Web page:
Debra Granik, Winter’s Bone
Sometimes all you need is an air-tight, bare bones story and an unwavering, inflexible guide to tell it. Already noteworthy for her gritty debut, Down to the Bone, Debra Granik works small miracles in Winter’s Bone, her spellbinding sophomore effort that features a vivid sense of place and a tremendous sense of dread that defy accurate description. She drives her affecting themes home without ever stirring up mush, and
there’s never a moment when she doesn’t have you hooked.
Luca Guadagnino, I Am Love
The sensory stimulation Luca Guadagnino creates in his luscious, intoxicating melodrama, I Am Love, is sometimes so strong you’d swear you can smell and taste the movie. He is an amazing filmmaker fueled by beauty and earth-rumbling emotion, and the swells of feeling he incites in the viewer establish a highly unique, almost unconscious, connection to the story and characters. You feel what they feel (and smell what they smell, and taste what they taste).
Christopher Nolan, Inception
Christopher Nolan turned to the work of Stanley Kubrick, Ridley Scott and The Wachowski Brothers when crafting his heady, ridiculously entertaining dreamscape-thriller Inception. Without question, legions of future filmmakers will reference Nolan's creations when concocting their own mind-bending movies. He is a true mastermind. With Inception, he shows grand-scale ambition and the savvy to incorporate his very style of craftsmanship into the fabric of his film. He’s almost singlehandedly improving mainstream, big-budget cinema.
For allowing high and low art to dance together beautifully, and for succeeding in every way.
For being the love story of the year, naked and honest and immensely devastating.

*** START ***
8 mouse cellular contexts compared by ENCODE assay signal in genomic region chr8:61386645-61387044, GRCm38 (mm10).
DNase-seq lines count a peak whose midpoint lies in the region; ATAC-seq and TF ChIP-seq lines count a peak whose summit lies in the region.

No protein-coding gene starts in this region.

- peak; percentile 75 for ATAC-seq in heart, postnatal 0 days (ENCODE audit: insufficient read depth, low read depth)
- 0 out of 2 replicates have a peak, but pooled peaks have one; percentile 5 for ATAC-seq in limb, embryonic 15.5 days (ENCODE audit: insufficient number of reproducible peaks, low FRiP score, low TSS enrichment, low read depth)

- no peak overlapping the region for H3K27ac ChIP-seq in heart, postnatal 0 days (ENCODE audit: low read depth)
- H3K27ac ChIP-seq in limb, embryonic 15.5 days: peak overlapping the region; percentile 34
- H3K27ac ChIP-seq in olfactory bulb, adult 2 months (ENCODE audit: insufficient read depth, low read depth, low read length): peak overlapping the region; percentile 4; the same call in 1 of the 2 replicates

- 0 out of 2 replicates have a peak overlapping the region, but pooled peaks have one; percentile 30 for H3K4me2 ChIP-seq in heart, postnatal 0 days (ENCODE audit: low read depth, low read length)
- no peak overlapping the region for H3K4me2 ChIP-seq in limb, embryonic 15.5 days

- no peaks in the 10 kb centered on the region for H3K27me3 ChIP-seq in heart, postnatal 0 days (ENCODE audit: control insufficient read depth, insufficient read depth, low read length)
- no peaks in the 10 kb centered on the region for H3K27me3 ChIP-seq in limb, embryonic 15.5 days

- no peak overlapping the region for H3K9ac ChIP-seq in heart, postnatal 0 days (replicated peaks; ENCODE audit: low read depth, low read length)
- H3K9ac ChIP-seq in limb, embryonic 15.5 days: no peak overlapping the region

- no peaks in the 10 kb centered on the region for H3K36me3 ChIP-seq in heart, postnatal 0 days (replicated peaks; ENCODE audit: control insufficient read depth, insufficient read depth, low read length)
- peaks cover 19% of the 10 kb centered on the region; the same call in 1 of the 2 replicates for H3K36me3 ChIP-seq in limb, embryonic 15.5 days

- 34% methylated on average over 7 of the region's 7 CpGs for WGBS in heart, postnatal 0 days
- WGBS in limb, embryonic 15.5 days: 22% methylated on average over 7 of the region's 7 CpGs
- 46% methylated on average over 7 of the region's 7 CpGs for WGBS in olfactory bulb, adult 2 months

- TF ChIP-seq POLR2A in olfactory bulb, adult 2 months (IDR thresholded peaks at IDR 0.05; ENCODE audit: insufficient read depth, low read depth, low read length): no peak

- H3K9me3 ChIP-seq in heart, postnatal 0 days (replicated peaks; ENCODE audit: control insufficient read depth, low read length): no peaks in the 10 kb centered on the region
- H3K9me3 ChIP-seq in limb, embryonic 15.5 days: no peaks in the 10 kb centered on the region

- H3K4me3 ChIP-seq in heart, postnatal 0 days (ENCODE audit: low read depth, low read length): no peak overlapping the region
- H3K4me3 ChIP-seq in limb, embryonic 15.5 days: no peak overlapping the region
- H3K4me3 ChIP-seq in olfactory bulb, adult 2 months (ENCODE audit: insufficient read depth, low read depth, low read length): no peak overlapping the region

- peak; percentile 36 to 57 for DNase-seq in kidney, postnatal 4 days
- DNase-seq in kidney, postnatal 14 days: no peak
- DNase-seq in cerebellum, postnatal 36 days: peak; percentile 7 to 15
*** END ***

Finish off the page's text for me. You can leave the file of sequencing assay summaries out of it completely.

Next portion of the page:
Exit Through the Gift Shop
For being not only the year’s best documentary, but its funniest and most indefinable skewering of consumer culture.
The Kids Are All Right
For being a funny and touching depiction of modern family that’s entirely comfortable with itself and at once fresh and vintage.
I Am Love
For delivering a two-hour gush of pure cinema, and for being, in terms of its ability to stimulate the senses, one of the most accomplished films of all time.
For being the year’s single best blockbuster, and for proving popular films can have big brains, too.
For bringing compelling novelty to a constantly recycled genre, and for offering the year’s most careful and fruitful character development.
*The Social Network
For expanding upon its instant relevance to become an instant, entirely lag-free classic, and for being so overwhelmingly good the ending’s arrival is both a letdown and a shock.
For being the year’s most pleasant surprise, and for never letting you down, no matter how much you expect it to.
For being far and away the year’s best American independent, and for doing so much with so very little.
*This article was previously published in the January 2011 issue of ICON magazine. It has been reprinted with permission.